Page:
An act of cruelty: An audience with Dieudonné M'bala M'bala, the man behind the 'quenelle' salute

Dieudonné M'bala M'bala is the man behind the 'quenelle' salute. His fans claim the stand-up represents free speech. Others say he is just a hateful anti-semite. John Lichfield joins the crowd at his latest gig

Dieudonné M'bala M'bala appears on stage to a feral roar from the audience, with his arms held aloft, more politician than comedian.

Which is he? No politician in France generates such raw excitement. No comedian produces such an intoxicating and disturbing cocktail of self-righteous laughter and joyous anger among his fans.

Howls of gleeful fury greet Dieudonné's every reference to a French politician, or to his alleged "persecution" by the French establishment. Louder howls and boos greet every reference to a Jew or to a Jewish organisation.

Dieudonné M'bala M'bala – the man who invented the controversial "quenelle" arm gesture performed by the Premiership footballer Nicolas Anelka – has belatedly started his 2014 stand-up Tour de France. The show replaces a performance banned by the French authorities earlier this month for inciting racial hatred against Jews.

Mostly, it is the same show, with the provocative anti-semitic quips taken out or replaced by pauses, which the audience cheers with passionate indignation.

Dieudonné is a compelling presence on stage: bearded, balding, black, very large and sometimes funny.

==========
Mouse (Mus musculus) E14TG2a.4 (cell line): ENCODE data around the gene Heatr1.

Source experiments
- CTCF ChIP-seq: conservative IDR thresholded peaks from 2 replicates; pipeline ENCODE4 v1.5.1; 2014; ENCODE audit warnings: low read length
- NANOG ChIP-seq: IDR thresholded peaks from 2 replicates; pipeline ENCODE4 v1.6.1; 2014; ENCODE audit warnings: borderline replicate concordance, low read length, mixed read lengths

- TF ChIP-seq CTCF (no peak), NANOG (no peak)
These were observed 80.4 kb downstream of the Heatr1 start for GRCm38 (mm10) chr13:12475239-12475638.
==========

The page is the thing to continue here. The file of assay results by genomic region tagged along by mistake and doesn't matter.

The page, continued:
"What the fuck are all you lot doing here?" he asks. "The media and the politicians and the thinkers have ordered you not to come. You must all be crazy anti-semites, assassins and wicked sorcerers. I almost didn't turn up myself."

 

The performance is in the Bordeaux ice-rink – appropriate for a man who has been skating on thin moral and political ice for almost a decade. The audience of at least 5,000, which fills the venue to capacity, is predominately male. It is mostly white and working class. There are older people and some students, but the great majority seem to be in their thirties and forties. This is different from his usual audience in Paris, which is dominated by conspiracy-loving, far-leftist, bourgeois bohemians.

Dieudonné, half-Breton and half-Cameroonian, was born in the Paris suburbs 47 years ago. He first made his name as a cheeky, anti-racist comedian in a stand-up double act with a Jewish performer, Elie Semoun (one of the Jewish names booed at the Bordeaux show). He had several parts in movies, such as Asterix and Cleopatra. He campaigned, on and off the stage, against racism. He was, he said, a black man who refused "to dance the calypso with a banana stuck up my arse".

From about 2004, for reasons never explained, he metamorphosed into a French version of Louis Farrakhan, the controversial leader of the Nation of Islam in the US.

A pro-Dieudonné supporter does the 'quenelle' gesture, which is said to be a bastardised version of a Nazi salute A pro-Dieudonné supporter does the 'quenelle' gesture, which is said to be a bastardised version of a Nazi salute On stage, he sometimes speaks in a mock French-African voice, which the Bordeaux audience loves. The rest of the time, he speaks in rapid, colloquial, last-man-in-the bar, working-class French, which the Bordeaux audience adores.

When he reaches a banned part of the old script, Dieudonné pauses and grins or he stares suspiciously, and comically, into a "spy camera" that "They" have hidden in his lectern.

The fans know by heart from YouTube what Dieudonné is supposed to – or not supposed to – say next. Thus, he no longer says: "Why should I have to choose between Jews and Nazis? In all that business, I am neutral."

Instead, he stops and allows an innocent, yet conspiratorial expression to spread across his face. Cue, hysterical cheers and laughter.